The next question could be related, like "what are the implications of not knowing the answer?", or "how do I behave, given that I don't know the answer?". But you linger on the first question, answering as a matter of faith (??!), seemingly unable to accept the answer "I cannot do that, and here is why" and move on.

You are correct that "I cannot do that, and here is why" is the answer. And the answer to "how do I behave, given that I don't know the answer?" is "I nevertheless have faith in my memory". I think part of your problem is an aversion to the word "faith" - the acceptance of a belief without evidence.

If assumption == faith, then I'll let you say that I have... "faith in my assumptions", whatever that means. If assumption != faith, then what you just said is nonsensical. Up to you. In my native language, and I believe than in english as well, faith and assumption are wildly different. The key different is that I analysed *both* assumptions. But if you want to say that they are the same just to "win" an argument in slashdot, be my guest.

It was supposed to be an illustration of the difference between extrinsic and intrinsic analysis. I am seeing you as you might see the Alzheimer's sufferer.

(Ignoring this, because the only interpretation that I see is you saying I have dementia, so I'll assume the meaning was lost in translation)

That's nonsense. You are trying to find a physical process that allows you to disconnect your mind from your brain (or your thoughts from your mind?), by thinking about an unanswerable question in your own head and answering it by faith. I suspect you are not going to find it that way.

No, but maybe you misinterpreted in your keen urge to close my mind rather than open yours, so I'll give you the benefit of the doubt.

Close your mind? Not at all. It is you who claims that making an assumption is equivalent to having faith. Ok. But I disagree.

Consider in one hundred years' time that we have a fairly solid understanding of how memory works. Consider that we then establish that certain sorts of inconsistencies, when identified by humans, are immediately forgotten.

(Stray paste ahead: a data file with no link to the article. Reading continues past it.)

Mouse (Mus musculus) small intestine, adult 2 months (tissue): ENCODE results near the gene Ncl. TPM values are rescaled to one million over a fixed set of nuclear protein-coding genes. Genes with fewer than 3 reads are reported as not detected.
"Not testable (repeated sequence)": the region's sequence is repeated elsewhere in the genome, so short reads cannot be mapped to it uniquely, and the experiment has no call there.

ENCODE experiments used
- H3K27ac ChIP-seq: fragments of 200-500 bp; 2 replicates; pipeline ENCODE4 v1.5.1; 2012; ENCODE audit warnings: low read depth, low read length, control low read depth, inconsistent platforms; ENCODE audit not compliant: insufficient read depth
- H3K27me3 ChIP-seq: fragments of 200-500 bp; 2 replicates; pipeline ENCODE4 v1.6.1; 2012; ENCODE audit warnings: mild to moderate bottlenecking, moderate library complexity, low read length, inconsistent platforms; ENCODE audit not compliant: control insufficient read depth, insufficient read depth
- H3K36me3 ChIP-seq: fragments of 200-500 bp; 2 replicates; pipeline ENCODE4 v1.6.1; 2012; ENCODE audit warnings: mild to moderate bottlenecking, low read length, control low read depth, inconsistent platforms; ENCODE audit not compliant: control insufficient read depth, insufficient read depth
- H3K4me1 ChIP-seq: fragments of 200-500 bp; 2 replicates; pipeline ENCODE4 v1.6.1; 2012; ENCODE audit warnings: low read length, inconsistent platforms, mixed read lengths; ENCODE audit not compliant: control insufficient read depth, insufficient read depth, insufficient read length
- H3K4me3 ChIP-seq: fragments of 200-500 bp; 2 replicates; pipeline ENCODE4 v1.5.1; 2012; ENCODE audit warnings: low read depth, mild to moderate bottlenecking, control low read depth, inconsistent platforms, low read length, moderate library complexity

Acknowledging faith is, as noted above, simply a necessity.

And some inconsistencies aren't forgotten. But what does that has to do with "prove to me that your memory is reliable, i.e. show me how I can rely on my memory other than through faith."? You could have argued, "consider when we find FTL. Acknowledging faith is, as noted above, simply a necessity".

But I think that you pretty much agree with me, and just want to twist the definition of "faith" because you think faith=religion. And, like so many boys, you have an angry fear of religion.

I'm afraid that you are the one twisting the definition ("assumption == faith").

And you are also the one who thinks "faith" = "religion". For that, I have proof: you posted this in this thread. Unless you admit that you were just trolling the thread by posting an offtopic and inflamatory message.

about a year and a half ago
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Bill "The Science Guy" Nye Says Creationism Is Not Appropriate For Children

isilrion Re:prove your memory (1774 comments)

I am touched that you are so keen to want me to respond ;-).

Oh, please, don't be condescending. That's ridiculous. Either respond honestly, or don't do it at all.

I'm out of productive concentration today, so here goes...

I believe you. 28 Slashdot posts so far today. It doesn't seem that you are even trying to concentrate.